A* SamplingA* SamplingMaddison, Chris J. and Tarlow, Daniel and Minka, Tom2014

Paper summarynipsreviewsThis paper introduces a new approach to sampling from continuous probability distributions. The method extends prior work on using a combination of Gumbel perturbations and optimization to the continuous case. This is technically challenging, and they devise several interesting ideas to deal with continuous spaces, e.g. to produce an exponentially large or even infinite number of random variables (one per point of the continuous/discrete space) with the right distribution in an implicit way. Finally, they highlight an interesting connection with adaptive rejection sampling. Some experimental results are provided and show the promise of the approach.
This paper introduces a sampling algorithm based on the Gumbel-max trick and A* search for continuous spaces. The Gumbel-Max trick adds perturbations to an energy function and after applying argmax, results in exact samples from the Gibbs distribution. While this applies to discrete spaces, this paper extends this idea to continuous spaces using the upper bounds on the infinitely many perturbation values.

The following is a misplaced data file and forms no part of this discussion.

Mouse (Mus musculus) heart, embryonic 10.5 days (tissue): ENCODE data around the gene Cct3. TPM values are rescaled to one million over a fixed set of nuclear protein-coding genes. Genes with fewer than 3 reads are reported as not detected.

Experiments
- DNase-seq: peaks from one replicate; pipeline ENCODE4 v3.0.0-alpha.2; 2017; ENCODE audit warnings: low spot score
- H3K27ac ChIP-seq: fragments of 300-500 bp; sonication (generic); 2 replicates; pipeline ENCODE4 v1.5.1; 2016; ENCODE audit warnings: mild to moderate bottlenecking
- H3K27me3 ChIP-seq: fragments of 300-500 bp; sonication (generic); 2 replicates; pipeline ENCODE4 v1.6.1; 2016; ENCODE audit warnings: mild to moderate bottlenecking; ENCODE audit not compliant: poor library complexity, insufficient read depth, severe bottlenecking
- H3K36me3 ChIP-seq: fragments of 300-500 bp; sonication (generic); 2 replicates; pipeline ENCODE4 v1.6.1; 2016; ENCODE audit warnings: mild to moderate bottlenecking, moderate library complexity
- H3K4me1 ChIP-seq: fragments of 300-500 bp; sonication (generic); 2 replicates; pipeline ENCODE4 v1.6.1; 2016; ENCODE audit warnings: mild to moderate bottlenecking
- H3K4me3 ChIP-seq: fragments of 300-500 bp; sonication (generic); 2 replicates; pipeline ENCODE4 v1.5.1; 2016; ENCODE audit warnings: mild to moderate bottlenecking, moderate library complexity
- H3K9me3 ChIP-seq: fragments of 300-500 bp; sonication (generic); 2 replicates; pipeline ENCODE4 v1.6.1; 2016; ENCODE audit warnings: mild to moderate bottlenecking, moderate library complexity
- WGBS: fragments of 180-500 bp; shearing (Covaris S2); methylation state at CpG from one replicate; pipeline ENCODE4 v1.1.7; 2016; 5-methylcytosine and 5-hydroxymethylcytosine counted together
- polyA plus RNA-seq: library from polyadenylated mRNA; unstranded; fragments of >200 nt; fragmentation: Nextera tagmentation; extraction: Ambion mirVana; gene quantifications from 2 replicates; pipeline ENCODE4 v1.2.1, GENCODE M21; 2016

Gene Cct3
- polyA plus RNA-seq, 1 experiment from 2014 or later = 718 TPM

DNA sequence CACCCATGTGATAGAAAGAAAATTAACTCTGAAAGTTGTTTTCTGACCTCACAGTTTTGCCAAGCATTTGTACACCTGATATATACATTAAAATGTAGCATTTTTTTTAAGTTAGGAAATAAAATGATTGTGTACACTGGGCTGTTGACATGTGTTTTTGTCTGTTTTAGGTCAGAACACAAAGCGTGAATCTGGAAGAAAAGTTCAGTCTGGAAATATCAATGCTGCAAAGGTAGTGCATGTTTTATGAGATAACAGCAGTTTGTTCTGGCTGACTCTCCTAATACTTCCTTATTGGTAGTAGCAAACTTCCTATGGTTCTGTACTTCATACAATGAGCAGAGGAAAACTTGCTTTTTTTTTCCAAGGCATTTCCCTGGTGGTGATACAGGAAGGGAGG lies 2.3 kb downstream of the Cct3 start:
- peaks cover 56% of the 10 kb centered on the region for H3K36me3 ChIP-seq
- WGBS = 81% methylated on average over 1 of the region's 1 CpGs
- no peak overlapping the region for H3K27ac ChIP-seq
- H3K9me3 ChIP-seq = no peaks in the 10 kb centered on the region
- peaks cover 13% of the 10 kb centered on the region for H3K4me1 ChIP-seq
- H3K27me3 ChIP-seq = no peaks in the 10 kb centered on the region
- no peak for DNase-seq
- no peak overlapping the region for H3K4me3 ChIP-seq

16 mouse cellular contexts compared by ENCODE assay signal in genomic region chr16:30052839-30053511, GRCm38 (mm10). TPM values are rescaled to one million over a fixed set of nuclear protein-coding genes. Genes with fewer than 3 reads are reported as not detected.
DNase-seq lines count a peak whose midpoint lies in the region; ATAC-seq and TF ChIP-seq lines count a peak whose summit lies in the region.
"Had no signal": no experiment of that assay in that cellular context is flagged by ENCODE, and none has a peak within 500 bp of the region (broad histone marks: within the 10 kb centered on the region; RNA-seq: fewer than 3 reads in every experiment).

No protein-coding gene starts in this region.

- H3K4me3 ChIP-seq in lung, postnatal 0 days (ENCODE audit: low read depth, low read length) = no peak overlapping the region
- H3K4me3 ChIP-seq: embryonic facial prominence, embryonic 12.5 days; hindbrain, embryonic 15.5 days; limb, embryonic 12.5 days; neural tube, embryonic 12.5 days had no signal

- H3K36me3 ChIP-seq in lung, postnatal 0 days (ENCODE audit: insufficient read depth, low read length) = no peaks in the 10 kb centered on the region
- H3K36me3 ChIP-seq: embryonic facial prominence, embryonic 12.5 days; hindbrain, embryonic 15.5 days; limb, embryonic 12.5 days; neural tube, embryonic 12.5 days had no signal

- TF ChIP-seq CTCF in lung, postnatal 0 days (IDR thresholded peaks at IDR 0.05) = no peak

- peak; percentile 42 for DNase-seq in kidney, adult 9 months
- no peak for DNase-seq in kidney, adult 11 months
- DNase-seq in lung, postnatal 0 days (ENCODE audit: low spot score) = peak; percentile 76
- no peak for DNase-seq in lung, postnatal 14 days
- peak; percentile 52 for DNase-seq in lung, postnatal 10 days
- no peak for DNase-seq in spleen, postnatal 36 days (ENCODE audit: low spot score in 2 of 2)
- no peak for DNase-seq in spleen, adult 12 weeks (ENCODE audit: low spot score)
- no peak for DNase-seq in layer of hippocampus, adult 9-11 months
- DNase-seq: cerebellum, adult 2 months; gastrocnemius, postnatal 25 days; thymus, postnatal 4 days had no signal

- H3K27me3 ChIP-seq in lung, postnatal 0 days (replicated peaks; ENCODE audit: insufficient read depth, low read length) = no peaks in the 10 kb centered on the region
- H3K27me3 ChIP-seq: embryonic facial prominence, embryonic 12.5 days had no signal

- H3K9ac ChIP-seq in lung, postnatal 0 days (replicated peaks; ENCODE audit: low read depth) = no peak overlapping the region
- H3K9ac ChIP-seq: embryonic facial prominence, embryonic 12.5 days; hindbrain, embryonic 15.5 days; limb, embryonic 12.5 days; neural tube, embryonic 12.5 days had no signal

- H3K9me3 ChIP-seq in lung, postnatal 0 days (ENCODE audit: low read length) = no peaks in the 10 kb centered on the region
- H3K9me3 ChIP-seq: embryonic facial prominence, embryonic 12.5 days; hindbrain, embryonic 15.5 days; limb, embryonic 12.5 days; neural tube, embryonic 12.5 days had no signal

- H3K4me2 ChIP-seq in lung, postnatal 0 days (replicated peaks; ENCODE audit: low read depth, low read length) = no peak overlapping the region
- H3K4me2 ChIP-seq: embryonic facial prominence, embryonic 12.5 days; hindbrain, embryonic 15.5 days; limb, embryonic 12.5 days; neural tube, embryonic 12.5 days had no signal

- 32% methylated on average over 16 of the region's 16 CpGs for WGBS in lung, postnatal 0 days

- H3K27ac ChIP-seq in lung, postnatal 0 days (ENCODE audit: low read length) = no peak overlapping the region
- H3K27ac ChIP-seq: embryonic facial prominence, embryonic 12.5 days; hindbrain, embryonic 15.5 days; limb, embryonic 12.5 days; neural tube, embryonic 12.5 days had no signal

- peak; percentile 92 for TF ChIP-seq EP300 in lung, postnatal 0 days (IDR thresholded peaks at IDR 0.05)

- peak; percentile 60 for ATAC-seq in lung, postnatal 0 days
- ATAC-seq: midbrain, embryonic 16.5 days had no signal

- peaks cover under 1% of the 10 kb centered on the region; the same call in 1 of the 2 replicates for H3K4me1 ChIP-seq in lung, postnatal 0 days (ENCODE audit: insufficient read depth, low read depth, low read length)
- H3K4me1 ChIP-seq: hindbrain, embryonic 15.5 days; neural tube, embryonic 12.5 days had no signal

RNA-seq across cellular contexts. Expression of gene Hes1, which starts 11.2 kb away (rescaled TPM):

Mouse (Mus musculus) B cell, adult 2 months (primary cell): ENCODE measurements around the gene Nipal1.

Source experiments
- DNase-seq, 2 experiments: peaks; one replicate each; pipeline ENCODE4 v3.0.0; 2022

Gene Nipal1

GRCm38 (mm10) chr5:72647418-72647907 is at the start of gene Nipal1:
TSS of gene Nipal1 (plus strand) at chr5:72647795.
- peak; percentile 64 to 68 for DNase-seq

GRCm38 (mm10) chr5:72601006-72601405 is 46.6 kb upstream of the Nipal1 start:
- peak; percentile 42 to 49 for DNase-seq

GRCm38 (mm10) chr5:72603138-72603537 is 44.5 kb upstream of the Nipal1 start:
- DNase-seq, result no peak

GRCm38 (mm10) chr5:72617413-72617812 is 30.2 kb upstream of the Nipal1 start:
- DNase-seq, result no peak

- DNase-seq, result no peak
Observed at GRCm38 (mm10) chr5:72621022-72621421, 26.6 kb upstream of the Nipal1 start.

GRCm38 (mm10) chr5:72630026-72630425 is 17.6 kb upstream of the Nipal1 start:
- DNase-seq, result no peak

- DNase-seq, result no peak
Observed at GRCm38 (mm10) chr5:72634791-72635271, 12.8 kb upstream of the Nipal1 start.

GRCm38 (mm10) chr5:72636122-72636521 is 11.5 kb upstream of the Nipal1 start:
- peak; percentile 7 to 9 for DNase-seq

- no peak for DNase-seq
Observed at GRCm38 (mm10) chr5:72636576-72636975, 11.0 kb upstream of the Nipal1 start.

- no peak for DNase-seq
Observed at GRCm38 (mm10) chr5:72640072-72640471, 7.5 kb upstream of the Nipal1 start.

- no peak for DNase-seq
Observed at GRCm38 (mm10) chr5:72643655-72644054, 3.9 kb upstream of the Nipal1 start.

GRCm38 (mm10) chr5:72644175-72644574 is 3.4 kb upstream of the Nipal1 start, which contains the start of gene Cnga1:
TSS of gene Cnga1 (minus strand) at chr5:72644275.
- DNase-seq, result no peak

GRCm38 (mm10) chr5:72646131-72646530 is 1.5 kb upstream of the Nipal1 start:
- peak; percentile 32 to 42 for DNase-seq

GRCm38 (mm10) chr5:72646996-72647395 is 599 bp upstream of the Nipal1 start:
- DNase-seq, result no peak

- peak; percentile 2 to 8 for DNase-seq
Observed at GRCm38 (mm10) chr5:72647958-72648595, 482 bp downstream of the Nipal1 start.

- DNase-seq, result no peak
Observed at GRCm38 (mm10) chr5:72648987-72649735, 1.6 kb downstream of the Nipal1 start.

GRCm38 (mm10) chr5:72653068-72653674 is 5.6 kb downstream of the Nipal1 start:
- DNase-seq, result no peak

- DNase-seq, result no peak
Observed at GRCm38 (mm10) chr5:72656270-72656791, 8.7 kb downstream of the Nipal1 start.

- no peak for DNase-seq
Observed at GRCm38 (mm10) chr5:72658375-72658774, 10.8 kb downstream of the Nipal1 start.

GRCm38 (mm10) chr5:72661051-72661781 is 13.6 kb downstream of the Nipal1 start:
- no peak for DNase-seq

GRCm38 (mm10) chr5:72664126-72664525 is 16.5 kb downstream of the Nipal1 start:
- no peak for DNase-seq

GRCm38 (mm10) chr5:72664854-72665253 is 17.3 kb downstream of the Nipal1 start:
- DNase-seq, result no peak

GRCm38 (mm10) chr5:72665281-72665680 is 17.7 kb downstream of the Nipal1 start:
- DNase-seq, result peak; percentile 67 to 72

This paper introduces a new approach to sampling from continuous probability distributions. The method extends prior work on using a combination of Gumbel perturbations and optimization to the continuous case. This is technically challenging, and they devise several interesting ideas to deal with continuous spaces, e.g. to produce an exponentially large or even infinite number of random variables (one per point of the continuous/discrete space) with the right distribution in an implicit way. Finally, they highlight an interesting connection with adaptive rejection sampling. Some experimental results are provided and show the promise of the approach.
This paper introduces a sampling algorithm based on the Gumbel-max trick and A* search for continuous spaces. The Gumbel-Max trick adds perturbations to an energy function and after applying argmax, results in exact samples from the Gibbs distribution. While this applies to discrete spaces, this paper extends this idea to continuous spaces using the upper bounds on the infinitely many perturbation values.